|Russell J. Sheibels, e-mail, 12.10.2013 17:42|
MY dad, Russell A. Sheibels flew the PB2Y in the South Pacific at the end of WWII. If you know of anyone that may have a story or two about him, please let me know. For those interested, the PB2Y at the Museum of Naval Aviation not only carried Adm. Nimitz to Tokyo Bay , that is the info I got at the museum , but was also once owned by Howard Hughes.
|Monty Grimes, e-mail, 14.01.2013 18:19|
I dove on a wreck of one of these just off of Ebeye Island at Kwajalein Atoll. It was only the nose section. It must have come apart on landing or takeoff.
|georgie, e-mail, 21.12.2012 01:11|
Hya does anyone know what colours and sqn used by the RAF ones, only ones ive seen have 1942 colours of blue gray uppers and light gray lowers, but im sure ive seen a picture of one in RAF coastal markings of gloss white undersurfaces, matt white sides and RAF light aircraft gray uppers can any one comfirm this?
|georgietrucker, e-mail, 21.12.2012 01:05|
Does any one know what was the SQN marking were on the RAF ones?
|Dick Wise, e-mail, 09.11.2012 18:26|
I would like to know if the Coronado was based at RCAF Botwood, Newfoundland in May 1944 - does anybody know?
|Peter Harvey, e-mail, 14.03.2012 05:24|
Im an archaeologist studying the wreck of a PB2Y in Saipan wondering if anyone here can possibly help me with information about PB2Y crashes in Saipan ( Northern Marianas Islands)?
|Roger Alyn Wolf, Jr., e-mail, 30.11.2011 05:19|
My father, Commander Roger Alyn Wolf, Sr. piloted a Coronado in VP-13 during WW2. His plane was called the Jolly Roger. He was all over the Pacific having participated in the bombing of Wake Island, the Battle of Midway, and operations from the Marshall Islands and Eniwetok Island. I understand that VP-13 Coronados gunned down 5 Jap Betty bombers while operating out of the central Pacific. He also flew the plane that carried Navy Secretary Frank Knox over Pearl Harbor to survey the damage that occurred on that fateful day of 7 DEC 1941. After the war, Dad became a Navy test pilot when he tested the first jets for the Navy. He kept flying for the Navy up until the time of his death in an F9F Panther or Cougar jet on 1 OCT 1955. Would love to communicate with anyone that served with or knew my Dad. I was quite young when he died and my memories of him are quite sketchy.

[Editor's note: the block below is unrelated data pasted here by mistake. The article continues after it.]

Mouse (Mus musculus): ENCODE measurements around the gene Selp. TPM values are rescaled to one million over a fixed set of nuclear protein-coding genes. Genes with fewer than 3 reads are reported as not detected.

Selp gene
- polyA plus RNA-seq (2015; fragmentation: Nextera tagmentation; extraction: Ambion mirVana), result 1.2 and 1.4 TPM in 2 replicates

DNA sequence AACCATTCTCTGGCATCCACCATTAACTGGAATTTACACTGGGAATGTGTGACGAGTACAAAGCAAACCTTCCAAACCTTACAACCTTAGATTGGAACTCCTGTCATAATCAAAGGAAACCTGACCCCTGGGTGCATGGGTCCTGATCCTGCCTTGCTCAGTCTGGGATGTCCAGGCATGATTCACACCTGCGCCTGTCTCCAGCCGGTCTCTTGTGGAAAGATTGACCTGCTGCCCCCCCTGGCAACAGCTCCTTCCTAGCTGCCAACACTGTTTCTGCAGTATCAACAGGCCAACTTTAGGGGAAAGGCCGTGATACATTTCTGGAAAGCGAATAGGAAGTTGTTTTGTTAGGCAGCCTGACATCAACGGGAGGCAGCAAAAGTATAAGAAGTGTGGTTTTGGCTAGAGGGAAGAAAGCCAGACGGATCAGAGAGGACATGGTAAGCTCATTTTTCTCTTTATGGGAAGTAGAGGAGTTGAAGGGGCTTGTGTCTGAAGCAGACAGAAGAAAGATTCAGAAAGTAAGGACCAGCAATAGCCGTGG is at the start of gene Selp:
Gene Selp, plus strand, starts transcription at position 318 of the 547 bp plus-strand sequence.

|George F.Nasworthy, CAPT.,USN, e-mail, 04.08.2011 22:45|
I was a member of VP-102 which deployed out of Kaneohe though the Central Pacific ending up at Saipan in 1944 before being relieved.It was a comfortable,reliable. Some comment has been made about the inboard engines being equipped with four bladed props. I don't recall that. All engines were equipped with three-bladed props. One of the real pleasures was that the inboard props could be reversed which made making mooring buoys a breeze.
|Kenneth Weller, e-mail, 05.07.2011 01:05|
I have just returned from Pensacola, Fl. where the only remaing PB2Y now rest inside the Naval air museum after a 13 year restoration. My brother,Jack Weller was the radioman on this very plane.The only other two survivors of this plane was also in attendance for the dedication. They were, Leonard Braswell-flight engineer and Leonard Cowan-navigator. We all got to go inside the plane and it is a thing of beauty. I urge any one who is an aircraft enthusiast to see this plane. It rest inside the museum among other WW!! aircraft. By far the largest plane on display. This plane carried BU.#7099 and was the first plane to land in Tokyo Bay at the signing of the end of WWII. It carried Adm.Forrest P Sherman with Adm.Chester Nimtz landing right behind it.
|Charles Raglan, e-mail, 18.04.2011 10:30|
Hi Gang; There seams to be some confusion about how the two versions of the PB2Y are identified and what the letters and numerals stand for.
The XPB = Experimental Patrol Bomber,
PB = is Patrop Bomber
2Y = Multi Engine by Consolidated
1-2-3 = the models as they wer3 developed. #3 was the last model bieng delivered when the war ended.
The Cargo plane was slightly different.
PB = Patrol Bomber.
2Y = Multi Engine by Consolidated.
3R = The third modification by Rohr Aircraft.
In addition to the changes listed above, Rohr also removed the self sealing fule bladders in the wing and the de-icing boots from the leading side of the wings. We were staffed by a crew of 9. 3 Pilots and 1 Navigater. Our enlisted crew wa 2 Flight engineers, 2 Radiomen and a Steward. Our flights were from 12 to as high as 16 hours.Our passengers rarily exeeded 10 hi priority personel. On occasion we transported ambulitory wounded, and that is when we would carry as many as space and weight would allow. I;m sure that the differ4ences from thse stated, was do to the length and area of our flights.
( Alameda NAS to Subic Bay the Philippines ) and from Alameda NAS to Manus Island.)
Hope this was not more than you are interested in, but it
should clear up any misunderstandings, or questions.
Do you have any comments?